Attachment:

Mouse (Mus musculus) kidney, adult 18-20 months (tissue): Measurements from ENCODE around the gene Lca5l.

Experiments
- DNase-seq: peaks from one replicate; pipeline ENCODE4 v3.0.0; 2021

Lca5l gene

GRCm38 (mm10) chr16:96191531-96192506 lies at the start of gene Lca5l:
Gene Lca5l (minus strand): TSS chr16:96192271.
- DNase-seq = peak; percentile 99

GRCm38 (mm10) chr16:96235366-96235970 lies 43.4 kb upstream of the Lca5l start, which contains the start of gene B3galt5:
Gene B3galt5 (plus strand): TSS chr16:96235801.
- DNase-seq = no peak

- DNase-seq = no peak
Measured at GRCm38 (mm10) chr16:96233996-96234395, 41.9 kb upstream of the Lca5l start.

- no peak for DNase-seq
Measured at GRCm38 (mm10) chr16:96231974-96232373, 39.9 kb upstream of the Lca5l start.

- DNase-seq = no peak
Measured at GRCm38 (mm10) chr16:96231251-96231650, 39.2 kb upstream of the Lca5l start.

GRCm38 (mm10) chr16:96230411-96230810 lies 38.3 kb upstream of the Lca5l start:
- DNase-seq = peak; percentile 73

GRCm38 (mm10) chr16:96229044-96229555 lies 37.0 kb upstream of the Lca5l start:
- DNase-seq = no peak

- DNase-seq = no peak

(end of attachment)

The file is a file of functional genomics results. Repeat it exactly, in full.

Mouse (Mus musculus) kidney, adult 18-20 months (tissue): Measurements from ENCODE around the gene Lca5l.

Experiments
- DNase-seq: peaks from one replicate; pipeline ENCODE4 v3.0.0; 2021

Lca5l gene

GRCm38 (mm10) chr16:96191531-96192506 lies at the start of gene Lca5l:
Gene Lca5l (minus strand): TSS chr16:96192271.
- DNase-seq = peak; percentile 99

GRCm38 (mm10) chr16:96235366-96235970 lies 43.4 kb upstream of the Lca5l start, which contains the start of gene B3galt5:
Gene B3galt5 (plus strand): TSS chr16:96235801.
- DNase-seq = no peak

- DNase-seq = no peak
Measured at GRCm38 (mm10) chr16:96233996-96234395, 41.9 kb upstream of the Lca5l start.

- no peak for DNase-seq
Measured at GRCm38 (mm10) chr16:96231974-96232373, 39.9 kb upstream of the Lca5l start.

- DNase-seq = no peak
Measured at GRCm38 (mm10) chr16:96231251-96231650, 39.2 kb upstream of the Lca5l start.

GRCm38 (mm10) chr16:96230411-96230810 lies 38.3 kb upstream of the Lca5l start:
- DNase-seq = peak; percentile 73

GRCm38 (mm10) chr16:96229044-96229555 lies 37.0 kb upstream of the Lca5l start:
- DNase-seq = no peak

- DNase-seq = no peak